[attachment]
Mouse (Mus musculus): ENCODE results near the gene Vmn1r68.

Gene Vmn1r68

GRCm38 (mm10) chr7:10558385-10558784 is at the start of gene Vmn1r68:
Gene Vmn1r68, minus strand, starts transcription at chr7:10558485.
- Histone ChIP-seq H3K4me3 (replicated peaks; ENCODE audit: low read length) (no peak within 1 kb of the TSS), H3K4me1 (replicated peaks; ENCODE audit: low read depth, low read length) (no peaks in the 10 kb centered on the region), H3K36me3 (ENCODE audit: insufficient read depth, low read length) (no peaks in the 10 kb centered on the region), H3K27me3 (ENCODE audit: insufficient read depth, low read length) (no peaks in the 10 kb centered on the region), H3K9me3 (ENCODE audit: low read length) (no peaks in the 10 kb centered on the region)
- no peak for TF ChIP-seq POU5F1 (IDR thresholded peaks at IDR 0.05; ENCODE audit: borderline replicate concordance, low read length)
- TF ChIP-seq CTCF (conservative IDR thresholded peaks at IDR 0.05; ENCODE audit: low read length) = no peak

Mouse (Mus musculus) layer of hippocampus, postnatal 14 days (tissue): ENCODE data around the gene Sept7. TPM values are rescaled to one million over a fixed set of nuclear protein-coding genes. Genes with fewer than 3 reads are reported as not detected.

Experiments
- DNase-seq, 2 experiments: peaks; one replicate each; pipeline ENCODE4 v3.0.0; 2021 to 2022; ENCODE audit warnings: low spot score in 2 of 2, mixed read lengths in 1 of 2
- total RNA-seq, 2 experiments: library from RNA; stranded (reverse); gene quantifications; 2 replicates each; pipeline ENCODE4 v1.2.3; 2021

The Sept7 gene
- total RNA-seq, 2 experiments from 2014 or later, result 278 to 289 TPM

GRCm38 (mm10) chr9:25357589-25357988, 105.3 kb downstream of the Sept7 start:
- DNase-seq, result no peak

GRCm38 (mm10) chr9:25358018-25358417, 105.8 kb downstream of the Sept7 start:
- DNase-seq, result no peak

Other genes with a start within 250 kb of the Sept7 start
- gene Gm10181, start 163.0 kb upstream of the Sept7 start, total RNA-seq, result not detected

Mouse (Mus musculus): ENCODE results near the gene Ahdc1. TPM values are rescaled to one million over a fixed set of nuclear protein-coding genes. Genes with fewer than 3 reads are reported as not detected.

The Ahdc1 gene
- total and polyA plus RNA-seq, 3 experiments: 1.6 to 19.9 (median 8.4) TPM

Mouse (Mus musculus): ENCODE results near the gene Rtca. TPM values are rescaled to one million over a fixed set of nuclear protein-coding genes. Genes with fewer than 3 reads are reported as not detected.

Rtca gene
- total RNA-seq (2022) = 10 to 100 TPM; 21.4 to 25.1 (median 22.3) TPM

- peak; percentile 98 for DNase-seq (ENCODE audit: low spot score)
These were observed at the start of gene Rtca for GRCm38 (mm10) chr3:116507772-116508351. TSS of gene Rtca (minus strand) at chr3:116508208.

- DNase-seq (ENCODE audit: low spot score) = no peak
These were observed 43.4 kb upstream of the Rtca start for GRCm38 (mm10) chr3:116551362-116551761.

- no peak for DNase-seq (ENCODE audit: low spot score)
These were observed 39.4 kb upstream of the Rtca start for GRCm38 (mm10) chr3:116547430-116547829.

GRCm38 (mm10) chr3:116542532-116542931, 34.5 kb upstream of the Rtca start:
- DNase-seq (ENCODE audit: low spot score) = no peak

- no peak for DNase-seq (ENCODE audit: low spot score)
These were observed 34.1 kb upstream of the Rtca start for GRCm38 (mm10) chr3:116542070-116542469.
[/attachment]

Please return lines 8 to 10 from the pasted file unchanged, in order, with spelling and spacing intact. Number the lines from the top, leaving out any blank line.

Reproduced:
Mouse (Mus musculus) layer of hippocampus, postnatal 14 days (tissue): ENCODE data around the gene Sept7. TPM values are rescaled to one million over a fixed set of nuclear protein-coding genes. Genes with fewer than 3 reads are reported as not detected.

Experiments
- DNase-seq, 2 experiments: peaks; one replicate each; pipeline ENCODE4 v3.0.0; 2021 to 2022; ENCODE audit warnings: low spot score in 2 of 2, mixed read lengths in 1 of 2